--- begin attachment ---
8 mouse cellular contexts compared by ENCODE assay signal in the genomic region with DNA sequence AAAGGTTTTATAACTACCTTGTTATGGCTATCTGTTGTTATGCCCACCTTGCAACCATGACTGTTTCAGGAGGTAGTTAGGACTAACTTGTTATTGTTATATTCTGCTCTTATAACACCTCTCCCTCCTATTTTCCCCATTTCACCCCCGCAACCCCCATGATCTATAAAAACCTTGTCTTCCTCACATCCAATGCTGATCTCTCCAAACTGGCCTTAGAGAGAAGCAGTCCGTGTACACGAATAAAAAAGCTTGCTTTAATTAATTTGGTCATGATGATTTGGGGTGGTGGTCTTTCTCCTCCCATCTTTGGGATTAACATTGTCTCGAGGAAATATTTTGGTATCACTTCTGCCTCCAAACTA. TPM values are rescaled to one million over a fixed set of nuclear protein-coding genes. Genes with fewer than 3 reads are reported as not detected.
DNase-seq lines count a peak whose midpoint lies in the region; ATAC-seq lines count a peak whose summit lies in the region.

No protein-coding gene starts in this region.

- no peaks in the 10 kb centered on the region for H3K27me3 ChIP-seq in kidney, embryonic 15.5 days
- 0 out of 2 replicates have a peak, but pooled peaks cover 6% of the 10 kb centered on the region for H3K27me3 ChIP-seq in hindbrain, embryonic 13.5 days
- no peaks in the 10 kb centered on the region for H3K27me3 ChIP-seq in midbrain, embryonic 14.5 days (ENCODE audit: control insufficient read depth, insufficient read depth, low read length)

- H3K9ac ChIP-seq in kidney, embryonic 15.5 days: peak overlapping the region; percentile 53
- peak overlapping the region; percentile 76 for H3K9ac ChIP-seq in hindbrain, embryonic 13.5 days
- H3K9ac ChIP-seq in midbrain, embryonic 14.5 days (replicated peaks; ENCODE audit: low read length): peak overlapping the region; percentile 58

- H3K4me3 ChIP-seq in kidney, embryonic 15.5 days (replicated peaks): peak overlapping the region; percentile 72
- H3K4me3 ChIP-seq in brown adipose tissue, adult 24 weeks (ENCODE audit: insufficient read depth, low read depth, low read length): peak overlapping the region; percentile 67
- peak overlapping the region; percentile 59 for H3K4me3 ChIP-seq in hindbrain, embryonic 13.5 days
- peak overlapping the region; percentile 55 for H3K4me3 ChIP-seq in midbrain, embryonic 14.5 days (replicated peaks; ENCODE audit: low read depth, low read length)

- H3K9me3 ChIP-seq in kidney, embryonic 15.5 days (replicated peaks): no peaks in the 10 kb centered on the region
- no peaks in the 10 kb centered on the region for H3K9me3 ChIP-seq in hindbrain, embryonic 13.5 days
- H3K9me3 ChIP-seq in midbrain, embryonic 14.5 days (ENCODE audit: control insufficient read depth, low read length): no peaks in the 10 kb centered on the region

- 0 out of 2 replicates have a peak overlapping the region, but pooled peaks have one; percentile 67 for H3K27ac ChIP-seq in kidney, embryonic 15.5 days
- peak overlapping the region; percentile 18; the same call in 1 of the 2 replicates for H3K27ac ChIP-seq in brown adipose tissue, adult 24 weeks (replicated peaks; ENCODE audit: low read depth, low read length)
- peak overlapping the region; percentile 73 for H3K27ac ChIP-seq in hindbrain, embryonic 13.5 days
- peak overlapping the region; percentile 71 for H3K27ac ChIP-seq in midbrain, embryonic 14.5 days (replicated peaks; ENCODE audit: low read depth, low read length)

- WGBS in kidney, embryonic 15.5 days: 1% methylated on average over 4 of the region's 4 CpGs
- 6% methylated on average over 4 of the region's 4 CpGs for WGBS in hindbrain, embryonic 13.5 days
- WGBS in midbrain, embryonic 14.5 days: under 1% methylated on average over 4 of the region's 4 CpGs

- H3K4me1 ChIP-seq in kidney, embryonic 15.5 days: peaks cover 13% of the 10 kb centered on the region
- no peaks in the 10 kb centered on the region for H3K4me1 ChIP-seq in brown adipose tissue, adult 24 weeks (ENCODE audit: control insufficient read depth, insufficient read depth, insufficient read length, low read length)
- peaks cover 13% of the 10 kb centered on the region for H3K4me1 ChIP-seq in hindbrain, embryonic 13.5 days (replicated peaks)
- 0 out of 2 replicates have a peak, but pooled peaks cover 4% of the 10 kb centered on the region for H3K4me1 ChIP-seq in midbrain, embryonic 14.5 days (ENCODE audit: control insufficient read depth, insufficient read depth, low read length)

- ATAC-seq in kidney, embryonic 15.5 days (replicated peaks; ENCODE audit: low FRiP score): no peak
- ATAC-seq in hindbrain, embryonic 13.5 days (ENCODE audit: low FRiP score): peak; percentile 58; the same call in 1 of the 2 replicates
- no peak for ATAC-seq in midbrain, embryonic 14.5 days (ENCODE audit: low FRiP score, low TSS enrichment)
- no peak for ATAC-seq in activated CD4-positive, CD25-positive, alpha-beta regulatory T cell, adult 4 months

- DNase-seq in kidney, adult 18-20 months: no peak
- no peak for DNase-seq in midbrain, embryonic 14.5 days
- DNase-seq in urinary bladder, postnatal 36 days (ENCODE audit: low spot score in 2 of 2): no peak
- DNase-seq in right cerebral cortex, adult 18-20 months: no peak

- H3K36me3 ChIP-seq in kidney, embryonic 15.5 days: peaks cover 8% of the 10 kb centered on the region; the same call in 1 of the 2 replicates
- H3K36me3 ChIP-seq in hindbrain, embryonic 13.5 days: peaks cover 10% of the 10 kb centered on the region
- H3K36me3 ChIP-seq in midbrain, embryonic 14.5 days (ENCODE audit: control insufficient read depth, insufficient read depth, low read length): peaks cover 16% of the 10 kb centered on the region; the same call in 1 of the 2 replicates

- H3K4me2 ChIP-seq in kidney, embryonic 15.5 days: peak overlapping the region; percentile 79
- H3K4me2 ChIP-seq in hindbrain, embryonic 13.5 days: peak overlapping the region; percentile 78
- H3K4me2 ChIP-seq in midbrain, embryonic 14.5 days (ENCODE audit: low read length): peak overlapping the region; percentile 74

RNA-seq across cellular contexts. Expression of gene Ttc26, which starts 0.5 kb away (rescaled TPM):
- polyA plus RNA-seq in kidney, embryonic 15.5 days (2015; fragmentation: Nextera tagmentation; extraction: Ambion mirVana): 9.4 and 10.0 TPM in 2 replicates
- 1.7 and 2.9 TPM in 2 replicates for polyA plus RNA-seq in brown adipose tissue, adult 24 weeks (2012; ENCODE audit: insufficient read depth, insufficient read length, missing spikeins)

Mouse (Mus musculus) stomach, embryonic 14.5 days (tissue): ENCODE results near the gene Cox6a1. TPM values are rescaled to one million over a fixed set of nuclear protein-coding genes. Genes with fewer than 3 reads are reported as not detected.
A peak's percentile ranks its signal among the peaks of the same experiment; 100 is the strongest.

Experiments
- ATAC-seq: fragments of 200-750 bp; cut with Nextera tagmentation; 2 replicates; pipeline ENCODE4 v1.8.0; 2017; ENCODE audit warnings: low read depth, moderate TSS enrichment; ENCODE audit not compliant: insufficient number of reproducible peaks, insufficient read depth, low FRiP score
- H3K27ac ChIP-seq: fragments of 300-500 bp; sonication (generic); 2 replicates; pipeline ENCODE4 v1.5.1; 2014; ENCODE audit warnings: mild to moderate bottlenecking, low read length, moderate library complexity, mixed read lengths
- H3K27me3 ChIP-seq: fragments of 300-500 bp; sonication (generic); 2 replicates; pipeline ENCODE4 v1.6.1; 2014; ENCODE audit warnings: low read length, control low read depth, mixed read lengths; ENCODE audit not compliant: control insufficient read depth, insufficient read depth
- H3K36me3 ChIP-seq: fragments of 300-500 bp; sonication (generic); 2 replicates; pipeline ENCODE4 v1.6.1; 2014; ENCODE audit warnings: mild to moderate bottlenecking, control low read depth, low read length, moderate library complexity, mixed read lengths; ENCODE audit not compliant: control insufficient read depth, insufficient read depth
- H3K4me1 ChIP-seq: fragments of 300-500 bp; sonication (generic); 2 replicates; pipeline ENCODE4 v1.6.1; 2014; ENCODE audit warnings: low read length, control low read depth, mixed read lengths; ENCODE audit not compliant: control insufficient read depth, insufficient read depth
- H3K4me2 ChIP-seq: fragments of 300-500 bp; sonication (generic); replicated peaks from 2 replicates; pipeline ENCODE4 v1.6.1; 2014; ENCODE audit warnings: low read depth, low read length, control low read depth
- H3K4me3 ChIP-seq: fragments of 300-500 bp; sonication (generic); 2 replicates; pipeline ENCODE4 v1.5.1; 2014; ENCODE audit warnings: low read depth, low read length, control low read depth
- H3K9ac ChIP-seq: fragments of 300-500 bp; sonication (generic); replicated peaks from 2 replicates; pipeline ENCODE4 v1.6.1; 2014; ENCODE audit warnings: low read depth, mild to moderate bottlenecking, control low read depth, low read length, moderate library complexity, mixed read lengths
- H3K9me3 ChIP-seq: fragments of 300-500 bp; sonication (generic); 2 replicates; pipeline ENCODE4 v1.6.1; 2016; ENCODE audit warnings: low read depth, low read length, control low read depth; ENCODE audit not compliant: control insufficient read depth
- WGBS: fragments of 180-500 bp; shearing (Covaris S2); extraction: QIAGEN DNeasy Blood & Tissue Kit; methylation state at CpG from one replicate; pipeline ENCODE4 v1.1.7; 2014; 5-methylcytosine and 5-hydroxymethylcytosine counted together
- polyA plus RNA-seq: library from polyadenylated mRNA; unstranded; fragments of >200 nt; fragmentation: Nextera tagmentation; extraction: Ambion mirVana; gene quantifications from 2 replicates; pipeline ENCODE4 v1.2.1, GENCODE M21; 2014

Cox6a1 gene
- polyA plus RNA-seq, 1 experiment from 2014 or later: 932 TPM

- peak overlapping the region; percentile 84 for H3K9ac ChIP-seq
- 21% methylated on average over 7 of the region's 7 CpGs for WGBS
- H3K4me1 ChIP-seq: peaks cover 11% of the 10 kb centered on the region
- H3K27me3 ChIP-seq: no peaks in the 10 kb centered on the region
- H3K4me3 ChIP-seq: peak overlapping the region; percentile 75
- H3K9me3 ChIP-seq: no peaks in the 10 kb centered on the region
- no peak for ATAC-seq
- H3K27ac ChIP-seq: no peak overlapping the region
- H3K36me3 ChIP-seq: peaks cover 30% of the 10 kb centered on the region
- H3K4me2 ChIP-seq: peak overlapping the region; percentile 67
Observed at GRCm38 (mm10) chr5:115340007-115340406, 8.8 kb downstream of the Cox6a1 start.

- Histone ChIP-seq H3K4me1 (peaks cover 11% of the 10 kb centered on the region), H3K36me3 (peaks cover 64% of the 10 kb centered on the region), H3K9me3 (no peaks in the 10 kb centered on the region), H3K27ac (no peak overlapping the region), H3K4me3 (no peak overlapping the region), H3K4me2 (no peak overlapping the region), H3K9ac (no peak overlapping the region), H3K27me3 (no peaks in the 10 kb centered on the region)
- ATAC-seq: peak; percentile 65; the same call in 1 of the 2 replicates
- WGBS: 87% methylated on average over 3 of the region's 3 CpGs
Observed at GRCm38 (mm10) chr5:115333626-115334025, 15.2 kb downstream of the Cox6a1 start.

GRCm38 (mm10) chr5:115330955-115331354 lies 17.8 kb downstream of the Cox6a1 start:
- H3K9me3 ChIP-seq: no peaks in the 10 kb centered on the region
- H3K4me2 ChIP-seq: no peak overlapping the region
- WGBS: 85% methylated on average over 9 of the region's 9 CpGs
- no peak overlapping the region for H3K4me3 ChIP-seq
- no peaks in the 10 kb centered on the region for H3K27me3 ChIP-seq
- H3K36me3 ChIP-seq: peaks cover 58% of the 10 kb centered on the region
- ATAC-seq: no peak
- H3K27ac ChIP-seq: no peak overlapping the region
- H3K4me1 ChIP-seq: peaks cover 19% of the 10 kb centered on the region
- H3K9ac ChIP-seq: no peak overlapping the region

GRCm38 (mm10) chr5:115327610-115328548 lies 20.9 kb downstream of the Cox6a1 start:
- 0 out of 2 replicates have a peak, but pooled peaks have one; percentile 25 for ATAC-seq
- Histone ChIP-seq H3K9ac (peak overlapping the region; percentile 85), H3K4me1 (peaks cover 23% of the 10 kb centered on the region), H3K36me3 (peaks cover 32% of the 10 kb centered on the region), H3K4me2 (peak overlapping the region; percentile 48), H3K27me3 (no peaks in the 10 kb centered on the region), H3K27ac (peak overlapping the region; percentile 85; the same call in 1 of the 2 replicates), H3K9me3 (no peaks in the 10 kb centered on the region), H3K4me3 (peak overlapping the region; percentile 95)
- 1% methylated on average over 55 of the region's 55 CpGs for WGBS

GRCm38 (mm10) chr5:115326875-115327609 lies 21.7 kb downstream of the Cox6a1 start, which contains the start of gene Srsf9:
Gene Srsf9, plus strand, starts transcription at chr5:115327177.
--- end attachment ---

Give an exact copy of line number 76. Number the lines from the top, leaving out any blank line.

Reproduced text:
GRCm38 (mm10) chr5:115330955-115331354 lies 17.8 kb downstream of the Cox6a1 start: